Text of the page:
Jump to content

Wolrajh

Members
  • Content count

    3
  • Donations

    0.00 CAD 
  • Joined

  • Last visited

Community Reputation

1 Neutral

About Wolrajh

  • Rank
    Peon

Personal Information

  • Name
    Olivier
  • Location
    Paris

Recent Profile Visitors

546 profile views
  1. "standard" pyro and deforming mesh

    Ah yes, indeed it works better. It's not entirely flawless, though - there is still that annoying lag behind as if the flames were pursuing the model limbs rather than being attached to it. Fun fact, I did try to crank up the Burn Rate a lot higher but I never tried settng the maximum, and the result is faaar different between 0.99 and 1.0 ! Anyway, in the end, after letting it rest for the night and trying to make it work for a few days, I'm quite dissatisfied with the provided pyro workflow. I'm quite sure I'm not entirely wrong about how I'm doing things but it requires so many patches and fixes to work 'well' that it ends up taking too much time simulating only to get a clunky result. I guess I'm better off with the 'fake' fire methods, temperature field manipulation and all that jazz. I mean, it's like building a house from scratch rather than trying to plug the leak in an old manor. Or something like that. I may be wrong though, and I'd be curious to hear about people successfully getting nice and realistic fires using the pyrosolver model...
  2. "standard" pyro and deforming mesh

    Hey there, I have some panicked people to set on fire. Most of the methods I've seen so far ( and used myself ) were 'hacks', meaning direct temperature field manipulation and/or advection of a custom field. HOWEVER I decided to give the standard combustion model AKA Pyrosolver a try in the hopes I would get more natural and physically correct burning. And well I'm running into quite a lot of issues, one of the most annoying being that the fuel field doesn't 'stick' to the animated / deforming mesh, resulting in the fuel staying up in the air like a trail until it's all burned out. Likewise, temperature and burn do not seem to follow, resulting in flames not sticking to the deforming mesh either, lagging behind since the leftover fuel ignites with a delay. In short, it's a mess, and it's also super slow. So basically I guess my question would be : is the Houdini Pyro combustion model a good fit for burning the hell out of screaming, kicking, little CG people, or is it just too complicated and slow and "locked" ? I've been getting correct results on props and set elements but it looks like a struggle for animated meshes. That's maybe why so many people would rather manipulate temperature ? And if pyro is actually very capable in this situation, how can I make sure the fire correctly sticks to the mesh ? Add a few advection nodes ? Summon an old god ? Summon an old goat ?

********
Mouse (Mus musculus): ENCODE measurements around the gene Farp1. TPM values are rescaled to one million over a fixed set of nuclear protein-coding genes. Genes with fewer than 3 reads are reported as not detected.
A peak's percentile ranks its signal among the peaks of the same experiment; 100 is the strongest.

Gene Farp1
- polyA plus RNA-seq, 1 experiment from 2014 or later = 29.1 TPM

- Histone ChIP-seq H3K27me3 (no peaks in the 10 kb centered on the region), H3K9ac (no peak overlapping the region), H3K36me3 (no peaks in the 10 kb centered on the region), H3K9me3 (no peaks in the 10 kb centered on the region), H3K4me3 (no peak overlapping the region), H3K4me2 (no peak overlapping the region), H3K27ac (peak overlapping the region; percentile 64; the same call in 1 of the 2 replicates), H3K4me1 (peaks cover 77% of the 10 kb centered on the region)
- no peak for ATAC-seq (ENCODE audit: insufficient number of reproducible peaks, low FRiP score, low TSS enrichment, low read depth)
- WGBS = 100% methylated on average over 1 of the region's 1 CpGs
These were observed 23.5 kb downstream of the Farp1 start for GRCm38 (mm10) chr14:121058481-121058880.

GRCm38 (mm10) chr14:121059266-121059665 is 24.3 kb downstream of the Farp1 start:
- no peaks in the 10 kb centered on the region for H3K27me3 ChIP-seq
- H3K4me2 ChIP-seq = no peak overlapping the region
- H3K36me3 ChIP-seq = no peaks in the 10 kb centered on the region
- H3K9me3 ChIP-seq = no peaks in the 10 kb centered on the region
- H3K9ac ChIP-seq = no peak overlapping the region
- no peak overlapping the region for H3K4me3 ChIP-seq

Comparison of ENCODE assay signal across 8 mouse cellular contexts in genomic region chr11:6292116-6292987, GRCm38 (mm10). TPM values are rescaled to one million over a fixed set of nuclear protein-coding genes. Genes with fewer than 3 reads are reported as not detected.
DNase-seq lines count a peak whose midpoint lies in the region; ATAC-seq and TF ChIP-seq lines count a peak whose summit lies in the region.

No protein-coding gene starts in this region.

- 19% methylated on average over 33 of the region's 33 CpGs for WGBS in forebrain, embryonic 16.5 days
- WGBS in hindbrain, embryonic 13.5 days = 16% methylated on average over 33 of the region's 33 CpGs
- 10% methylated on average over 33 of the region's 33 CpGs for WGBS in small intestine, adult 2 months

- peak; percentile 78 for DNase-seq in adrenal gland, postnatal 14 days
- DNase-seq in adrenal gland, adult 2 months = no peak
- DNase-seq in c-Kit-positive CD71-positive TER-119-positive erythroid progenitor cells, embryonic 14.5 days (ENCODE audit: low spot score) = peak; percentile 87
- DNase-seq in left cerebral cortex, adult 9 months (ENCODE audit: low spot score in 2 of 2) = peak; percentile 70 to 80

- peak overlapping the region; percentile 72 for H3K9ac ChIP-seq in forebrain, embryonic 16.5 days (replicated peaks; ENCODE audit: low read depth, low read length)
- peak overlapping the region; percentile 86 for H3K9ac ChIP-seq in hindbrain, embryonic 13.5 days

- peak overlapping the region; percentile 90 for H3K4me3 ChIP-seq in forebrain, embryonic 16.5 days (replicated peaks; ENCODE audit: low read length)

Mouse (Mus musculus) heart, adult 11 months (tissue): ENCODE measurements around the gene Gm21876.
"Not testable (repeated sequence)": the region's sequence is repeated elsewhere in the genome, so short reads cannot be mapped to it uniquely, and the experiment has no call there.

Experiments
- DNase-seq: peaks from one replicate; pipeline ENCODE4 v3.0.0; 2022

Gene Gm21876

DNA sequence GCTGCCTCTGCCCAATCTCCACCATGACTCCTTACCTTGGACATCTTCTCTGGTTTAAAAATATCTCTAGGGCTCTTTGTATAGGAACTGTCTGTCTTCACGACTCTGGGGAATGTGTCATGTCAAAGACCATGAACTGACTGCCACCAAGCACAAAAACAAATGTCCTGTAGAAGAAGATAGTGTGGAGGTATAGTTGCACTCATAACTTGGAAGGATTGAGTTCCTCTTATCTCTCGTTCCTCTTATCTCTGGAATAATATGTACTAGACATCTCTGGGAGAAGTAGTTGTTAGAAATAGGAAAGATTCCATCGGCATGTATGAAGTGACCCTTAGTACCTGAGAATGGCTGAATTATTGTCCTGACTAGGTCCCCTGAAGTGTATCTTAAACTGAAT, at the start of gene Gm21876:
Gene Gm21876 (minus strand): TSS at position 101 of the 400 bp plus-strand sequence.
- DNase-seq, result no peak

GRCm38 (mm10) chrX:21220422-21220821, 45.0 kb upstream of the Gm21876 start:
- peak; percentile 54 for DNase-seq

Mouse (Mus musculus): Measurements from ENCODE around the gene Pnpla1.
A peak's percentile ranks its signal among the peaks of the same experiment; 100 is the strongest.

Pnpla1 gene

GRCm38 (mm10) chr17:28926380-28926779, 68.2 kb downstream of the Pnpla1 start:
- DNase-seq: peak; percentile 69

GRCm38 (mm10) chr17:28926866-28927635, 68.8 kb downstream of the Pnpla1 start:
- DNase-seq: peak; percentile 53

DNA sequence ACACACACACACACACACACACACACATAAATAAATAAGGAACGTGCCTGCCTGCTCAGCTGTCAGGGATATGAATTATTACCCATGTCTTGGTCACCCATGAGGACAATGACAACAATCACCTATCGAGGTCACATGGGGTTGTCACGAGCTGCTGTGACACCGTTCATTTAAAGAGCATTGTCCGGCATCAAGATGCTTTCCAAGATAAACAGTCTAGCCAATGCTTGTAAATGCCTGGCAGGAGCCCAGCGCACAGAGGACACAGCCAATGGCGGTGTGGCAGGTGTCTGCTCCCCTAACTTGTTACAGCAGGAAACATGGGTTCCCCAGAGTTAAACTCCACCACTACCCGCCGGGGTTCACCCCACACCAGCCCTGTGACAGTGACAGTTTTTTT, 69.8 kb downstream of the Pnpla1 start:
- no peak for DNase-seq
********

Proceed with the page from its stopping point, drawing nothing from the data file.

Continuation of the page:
3. Hi there good folks, So I've been asked to make that famous effect of various colored paints layered upon each other, dripping to the ground. The dripping? No biggie. Getting the colors to NOT mix together? Urgh. Or rather, as the flip sim goes, particles spread under / over the other layers, resulting at the end of ends in a spotted mesh with no real foreseable tricks to get all those to look like sharp separations. Here is a good reference : https://www.youtube.com/watch?v=P6TnO_Rr3G4 And another one would be : https://vimeo.com/225438054 How my work looks so far, you can really notice the spots : Aaaand joining a scene. So how could I proceed to prevent the colours from mixing together too much? I've thought of getting a particle force to repel/attract based on color, but it will just make weird things happen. I've thought of getting a texture in there, but I do'nt see how I could make it look right or apply it correctly to the mesh. I've thought of manipulating various fields, adding some kind of divergence, etc, but really I'm not sure what to do. Maybe it's just a post sim trick, too... Paint_drips.hip
×